"Dinna ken when I knew it," he said, a smile in his voice. "Maybe at Leoch, when I found I could get the other lads into mischief—and did. Perhaps I should be confessing that?"
Roger brushed that aside.
"It will matter to Jem and Mandy—and to those of our blood who come after them," he said. Provided Jem and Mandy survive to have children of their own, he added mentally, and felt a cold qualm in the pit of this stomach at the thought.
"How old were you, the first time you saw a man killed?" Roger asked abruptly.
"Eight," Jamie replied without hesitation. "In a fight during my first cattle raid. I wasna much troubled about it."
Jamie stopped quite suddenly, and Roger had to step to the side to avoid running into him.
"Look," Jamie said, and he did. They were standing at the top of a small rise, where the trees fell away for a moment, and the Ridge and the north side of the cove below it spread before them, a massive chunk of solid black against the indigo of the faded sky. Tiny lights pricked the blackness, though; the windows and sparking chimneys of a dozen cabins.
"It’s not only our wives and our weans, ken?" Jamie said, and nodded toward the lights. "It’s them, as well. All of them." His voice held an odd note; a sort of pride—but rue and resignation, too.
All of them.
Seventy-three households in all, Roger knew. He’d seen the ledgers Jamie kept, written with painful care, noting the economy and welfare of each family who occupied his land‐and his mind.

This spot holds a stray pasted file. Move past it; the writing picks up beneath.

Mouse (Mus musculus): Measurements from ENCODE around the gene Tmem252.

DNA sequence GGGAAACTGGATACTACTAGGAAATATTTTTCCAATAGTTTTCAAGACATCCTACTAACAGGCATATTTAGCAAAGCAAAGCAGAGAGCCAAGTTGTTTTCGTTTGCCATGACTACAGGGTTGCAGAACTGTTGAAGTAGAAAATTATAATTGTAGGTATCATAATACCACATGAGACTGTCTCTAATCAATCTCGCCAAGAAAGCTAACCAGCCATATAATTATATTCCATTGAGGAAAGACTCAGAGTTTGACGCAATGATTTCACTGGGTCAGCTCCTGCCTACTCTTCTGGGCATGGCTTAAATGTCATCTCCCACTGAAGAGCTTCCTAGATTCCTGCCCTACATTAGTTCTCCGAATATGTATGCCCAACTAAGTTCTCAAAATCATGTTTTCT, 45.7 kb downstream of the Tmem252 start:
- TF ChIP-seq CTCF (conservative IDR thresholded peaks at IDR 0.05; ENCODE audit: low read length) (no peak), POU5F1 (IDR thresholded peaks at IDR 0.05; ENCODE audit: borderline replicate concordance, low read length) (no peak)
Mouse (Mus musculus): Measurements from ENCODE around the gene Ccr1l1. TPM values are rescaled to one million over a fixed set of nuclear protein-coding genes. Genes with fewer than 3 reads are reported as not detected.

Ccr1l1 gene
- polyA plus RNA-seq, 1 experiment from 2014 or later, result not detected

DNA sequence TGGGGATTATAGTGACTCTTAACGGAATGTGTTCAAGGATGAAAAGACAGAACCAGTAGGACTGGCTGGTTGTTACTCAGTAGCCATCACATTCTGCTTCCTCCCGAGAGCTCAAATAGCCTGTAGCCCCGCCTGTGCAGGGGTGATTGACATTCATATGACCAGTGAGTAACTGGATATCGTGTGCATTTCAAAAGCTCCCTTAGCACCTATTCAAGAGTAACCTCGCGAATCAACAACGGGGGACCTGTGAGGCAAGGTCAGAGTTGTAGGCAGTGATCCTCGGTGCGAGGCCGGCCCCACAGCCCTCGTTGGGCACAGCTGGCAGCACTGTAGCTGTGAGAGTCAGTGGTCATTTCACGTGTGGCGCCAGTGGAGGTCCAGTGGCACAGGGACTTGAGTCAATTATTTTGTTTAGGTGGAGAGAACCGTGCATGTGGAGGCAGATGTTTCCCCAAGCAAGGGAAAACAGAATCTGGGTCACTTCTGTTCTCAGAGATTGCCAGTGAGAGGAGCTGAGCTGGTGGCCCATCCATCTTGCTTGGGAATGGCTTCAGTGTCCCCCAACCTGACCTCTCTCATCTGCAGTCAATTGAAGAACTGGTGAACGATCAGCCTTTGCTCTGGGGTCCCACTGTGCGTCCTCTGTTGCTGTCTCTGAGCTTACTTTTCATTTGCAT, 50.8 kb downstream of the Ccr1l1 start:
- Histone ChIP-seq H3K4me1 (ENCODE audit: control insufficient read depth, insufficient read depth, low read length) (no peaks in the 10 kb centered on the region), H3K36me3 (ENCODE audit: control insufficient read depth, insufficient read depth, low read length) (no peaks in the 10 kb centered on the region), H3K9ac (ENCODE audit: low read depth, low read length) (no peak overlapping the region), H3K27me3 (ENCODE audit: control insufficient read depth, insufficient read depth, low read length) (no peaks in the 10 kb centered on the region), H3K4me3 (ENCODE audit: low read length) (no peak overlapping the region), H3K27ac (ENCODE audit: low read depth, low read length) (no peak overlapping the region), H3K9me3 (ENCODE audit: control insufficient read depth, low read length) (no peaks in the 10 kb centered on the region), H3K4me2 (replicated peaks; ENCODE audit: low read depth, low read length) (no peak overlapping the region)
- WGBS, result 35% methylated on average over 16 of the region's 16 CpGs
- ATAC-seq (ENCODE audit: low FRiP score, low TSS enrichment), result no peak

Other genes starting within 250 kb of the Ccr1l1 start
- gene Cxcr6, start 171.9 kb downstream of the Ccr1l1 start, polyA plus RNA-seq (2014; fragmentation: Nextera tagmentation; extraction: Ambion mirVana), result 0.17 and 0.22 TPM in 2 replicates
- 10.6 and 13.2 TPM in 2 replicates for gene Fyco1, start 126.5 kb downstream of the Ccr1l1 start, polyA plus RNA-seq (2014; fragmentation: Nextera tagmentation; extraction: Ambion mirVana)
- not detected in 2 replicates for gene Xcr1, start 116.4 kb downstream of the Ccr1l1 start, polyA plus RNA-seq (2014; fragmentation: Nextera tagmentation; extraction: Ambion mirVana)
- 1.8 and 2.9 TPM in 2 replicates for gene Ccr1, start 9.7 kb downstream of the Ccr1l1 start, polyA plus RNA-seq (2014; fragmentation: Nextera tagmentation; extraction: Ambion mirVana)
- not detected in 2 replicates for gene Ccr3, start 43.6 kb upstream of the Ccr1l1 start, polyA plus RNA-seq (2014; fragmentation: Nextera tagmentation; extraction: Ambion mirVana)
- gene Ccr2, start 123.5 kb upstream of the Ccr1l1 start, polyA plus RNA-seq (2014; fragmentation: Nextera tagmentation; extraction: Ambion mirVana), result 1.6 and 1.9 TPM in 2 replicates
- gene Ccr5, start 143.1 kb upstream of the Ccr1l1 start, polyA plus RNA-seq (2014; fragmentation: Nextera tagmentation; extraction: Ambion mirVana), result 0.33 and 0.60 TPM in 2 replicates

"Now therefore so shalt thou say unto my servant David, Thus saith the Lord of hosts, I took thee from the sheepcote, from following the sheep, to be ruler over my people, over Israel." The quote sprang to mind and he’d spoken it aloud before he could think.
Jamie drew a deep, audible breath.
"Aye," he said. "Sheep would be easier."
Then, abruptly, "Claire and Brianna say the war is coming to the south. I canna shield them, should it come close." He nodded toward the distant sparks, and it was clear to Roger that by "them," he meant his tenants—his people. He didn’t pause for a reply, but re-settled the creel on his shoulder and started down.
The trail narrowed. Roger’s shoulder brushed Jamie’s, close, and he fell back a step, following his father-in-law. The moon was late in rising tonight, and sliver-thin. It was dark and the air had a bite in it now.
"I’ll help you protect them," he said to Jamie’s back. His voice was gruff.
"I ken that," Jamie said, softly. There was a short pause, as though Jamie was waiting for him to speak further, and he realized that he should.
"With my body," Roger said quietly, into the night. "And with my soul, if that should be necessary."
He saw Jamie in brief silhouette, saw him draw breath deep and his shoulders relax as he let it out. They walked more briskly now; the trail was dark, and they strayed now and then, the brush catching at their bare legs.
At the edge of their own clearing, Jamie paused to let Roger come up with him, and laid a hand on his arm.
"The things that happen in a war—the things that ye do… they mark ye," he said at last, quietly. "I dinna think bein’ a priest will spare you, is what I’m sayin’, and I’m sorry for it."
They’ve marked you. And I’m sorry for it. But he said nothing; only touched Jamie’s hand lightly where it lay upon his arm. Then Jamie took his hand away and they walked home together, silent.
This excerpt (aka "Daily Lies") was first posted on my official social media pages on Monday, July 4, 2016.
This page was last updated on Monday, July 11, 2016, by Diana’s Webmistress.